During the month of August, the Monterey peninsula is transformed into an automotive festival. Many events over many days ensure that there is more to see and do than time available. Some events feature static displays of the rare, the pristine and the historically significant. The main event for those that prefer their automotive sculpture in action takes place at Mazda Raceway Laguna Seca in the form of the Rolex Monterey Motorsports Reunion.
The Rolex Reunion is a highlight at Laguna Seca every year and one of the world’s most prominent vintage racing events. Various classes feature everything from pre-war racers to the cars of the 1950s and 1960s that cemented the broad appeal of weekend warrior racing to full bore prototypes that took professional racing drivers to the top steps of podiums in the world’s biggest sportscar races.
Naturally, The Speed Journal is drawn to the lure of the race track and principal Jeff Francis was pleased to have the opportunity to pilot a 1962 Jaguar E-type owned and restored by Larry Oka. It raced at Laguna Seca and won races in 1963 and 1964. It was built by Joe Huffaker for Kjelle Qvale who was the west coast importer for Jaguar cars. Situated in a race group with other high horsepower cars of the mid-1960s, the Jaguar shared the track with cars bearing the badges of Corvette, Cobra, Shelby, Porsche, and Ferrari among others. The Jaguar boasts 285 horsepower from its inline six-cylinder engine which was needed to tend with the competition in the class.
Each year, the paddock at the Rolex Reunion is a timeline treat. A stroll through the rows of cars and trailers is a walk through time. When cars from different eras are parked side by side, the progression of aerodynamics, tire technology and engine location is easy to spot.
To add to the education, a walk inside a tent titled “Racing through the Decades” featured displays of a dozen historically significant cars that had some connection to Laguna Seca. The track itself is celebrating 60 years of racing in 2017, so the event provided a great reason to gather some great race cars. Among those on display was the 1956 Ferrari 500 Testa Rossa that won the first event in 1957 and the 2016 McLaren 650S GT3 that won the most recent Pirelli World Challenge race in October 2016. Ten other cars completed the chapters of history in between.
The Rolex Reunion is popular enough that it attracts over 900 entries for only 550 available grid slots. Paddock space and track length are the constraints, but the effect is a curated event with great diversity of marques and drivers. The organizers look at the authenticity of the car and historical correctness. While safety requirements must be met, the cars on the track should look like they raced in period.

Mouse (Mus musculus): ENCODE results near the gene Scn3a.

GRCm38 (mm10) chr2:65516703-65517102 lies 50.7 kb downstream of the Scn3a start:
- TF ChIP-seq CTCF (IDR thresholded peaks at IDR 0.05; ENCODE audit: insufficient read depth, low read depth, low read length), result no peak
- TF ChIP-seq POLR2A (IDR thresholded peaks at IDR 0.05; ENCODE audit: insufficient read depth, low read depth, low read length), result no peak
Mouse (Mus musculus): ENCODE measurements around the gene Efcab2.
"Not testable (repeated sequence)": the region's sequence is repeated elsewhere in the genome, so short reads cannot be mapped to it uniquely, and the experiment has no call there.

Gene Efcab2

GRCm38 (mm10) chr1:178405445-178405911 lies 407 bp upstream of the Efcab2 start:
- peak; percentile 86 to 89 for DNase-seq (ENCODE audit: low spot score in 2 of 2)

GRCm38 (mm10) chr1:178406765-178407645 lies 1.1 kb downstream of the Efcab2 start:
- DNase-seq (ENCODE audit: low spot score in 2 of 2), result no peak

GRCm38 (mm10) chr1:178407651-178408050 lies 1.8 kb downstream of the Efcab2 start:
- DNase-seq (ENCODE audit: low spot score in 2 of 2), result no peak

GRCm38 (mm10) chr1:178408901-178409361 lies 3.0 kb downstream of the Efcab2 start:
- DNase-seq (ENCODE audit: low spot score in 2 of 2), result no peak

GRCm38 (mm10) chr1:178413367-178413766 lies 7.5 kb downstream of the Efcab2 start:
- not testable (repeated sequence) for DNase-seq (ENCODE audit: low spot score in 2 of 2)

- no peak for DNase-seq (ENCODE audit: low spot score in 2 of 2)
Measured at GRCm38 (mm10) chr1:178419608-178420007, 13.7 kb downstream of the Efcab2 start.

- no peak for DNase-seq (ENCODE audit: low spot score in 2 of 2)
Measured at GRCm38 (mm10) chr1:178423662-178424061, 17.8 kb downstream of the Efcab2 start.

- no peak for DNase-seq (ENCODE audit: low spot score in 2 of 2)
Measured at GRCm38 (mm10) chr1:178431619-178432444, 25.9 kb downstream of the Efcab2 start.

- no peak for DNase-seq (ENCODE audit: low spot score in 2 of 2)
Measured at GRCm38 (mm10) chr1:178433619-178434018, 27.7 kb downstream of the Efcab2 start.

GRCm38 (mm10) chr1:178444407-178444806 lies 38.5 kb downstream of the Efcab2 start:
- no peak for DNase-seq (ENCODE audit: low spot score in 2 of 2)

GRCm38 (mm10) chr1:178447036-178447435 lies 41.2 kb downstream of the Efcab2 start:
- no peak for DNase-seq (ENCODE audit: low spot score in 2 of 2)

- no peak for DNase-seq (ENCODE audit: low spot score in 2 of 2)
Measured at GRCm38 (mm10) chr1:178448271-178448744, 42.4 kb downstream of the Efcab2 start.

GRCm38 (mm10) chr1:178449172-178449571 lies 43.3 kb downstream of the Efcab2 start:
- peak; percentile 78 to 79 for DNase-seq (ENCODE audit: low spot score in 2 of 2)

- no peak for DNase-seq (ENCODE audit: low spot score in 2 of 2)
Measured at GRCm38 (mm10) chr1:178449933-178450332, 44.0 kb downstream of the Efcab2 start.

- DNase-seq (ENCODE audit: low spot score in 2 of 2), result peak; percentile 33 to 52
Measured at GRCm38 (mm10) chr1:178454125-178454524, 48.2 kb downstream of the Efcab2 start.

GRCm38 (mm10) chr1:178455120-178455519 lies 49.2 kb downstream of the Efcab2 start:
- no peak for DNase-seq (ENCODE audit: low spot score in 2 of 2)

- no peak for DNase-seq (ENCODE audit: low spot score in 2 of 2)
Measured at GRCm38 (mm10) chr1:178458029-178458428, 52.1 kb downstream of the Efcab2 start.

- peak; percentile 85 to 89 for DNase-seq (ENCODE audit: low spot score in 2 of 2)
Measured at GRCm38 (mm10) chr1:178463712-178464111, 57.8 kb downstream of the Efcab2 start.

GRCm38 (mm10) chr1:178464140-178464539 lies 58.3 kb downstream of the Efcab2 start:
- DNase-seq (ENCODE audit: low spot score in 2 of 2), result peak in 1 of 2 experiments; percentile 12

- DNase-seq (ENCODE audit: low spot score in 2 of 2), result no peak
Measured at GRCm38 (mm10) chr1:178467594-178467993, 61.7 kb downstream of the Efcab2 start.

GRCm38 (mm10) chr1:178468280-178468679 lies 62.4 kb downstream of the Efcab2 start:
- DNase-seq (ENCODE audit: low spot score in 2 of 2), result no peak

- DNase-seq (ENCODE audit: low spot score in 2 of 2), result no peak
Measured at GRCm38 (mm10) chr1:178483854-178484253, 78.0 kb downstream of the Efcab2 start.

Driving a vintage race car is an exercise in resetting your expectations. Memories of modern tires, brakes and transmissions get set aside as the driver becomes immersed in the challenges of an older race car. Skinny tires and questionable brakes make each corner an event on its own as the car is coaxed with a gentle slide.
The challenges provide the rewards though. Each car has its own personality and quirks and the ability to run a vintage car at racing speed on a track where it made history over five decades earlier is truly unique. Spectators not only get to witness drivers wrestling cars sideways through the twists and dice with the competition, but they also get a brief glimpse of what the racing must have looked like before the cars became worth six and seven figures.
Such a prominent event brings interesting cars out of private collections and also manufacturer interest from those that wish to directly connect modern product to their heritage namesakes on the track. Marques like Alfa Romeo, Jaguar, Mazda, Audi, Porsche, and Ford put current production and race cars on display for all to see. Even Acura had its brand new NSX road car and race car versions on display, proving that the event has drawing power for their target market.
The event isn’t all about sheetmetal though. The Rolex Reunion doesn’t merely allow like-minded vintage racing enthusiasts to get together every year, it also often reunites cars together with the original drivers or others involved with racing the cars in their prime. A great example was the opportunity to see John Morton back in the BRE Datsun 240Z, a car he drove to national championships in 1970 and 1971. The car’s final assembly and restoration was literally completed only days before the Rolex Reunion – just in time to get it to the track and allow John to drive it in anger on Saturday. The car did well against very robust competition but the real joy was the ability to give the car and its original driver another opportunity to run together.
The Rolex Monterey Motorsports Reunion has dozens of these stories. Each car has its own compelling history and often much of that history came in the preservation, restoration and efforts to honor the original racing purpose of the car. Those that have visited the event know why it qualifies as a bucket list item. Those that have yet to attend should move it up a few spots in priority on their bucket list.
The Speed Journal would like to thank Mazda Raceway Laguna Seca, SCRAMP, Larry Oka, and the others that made our weekend a memorable experience.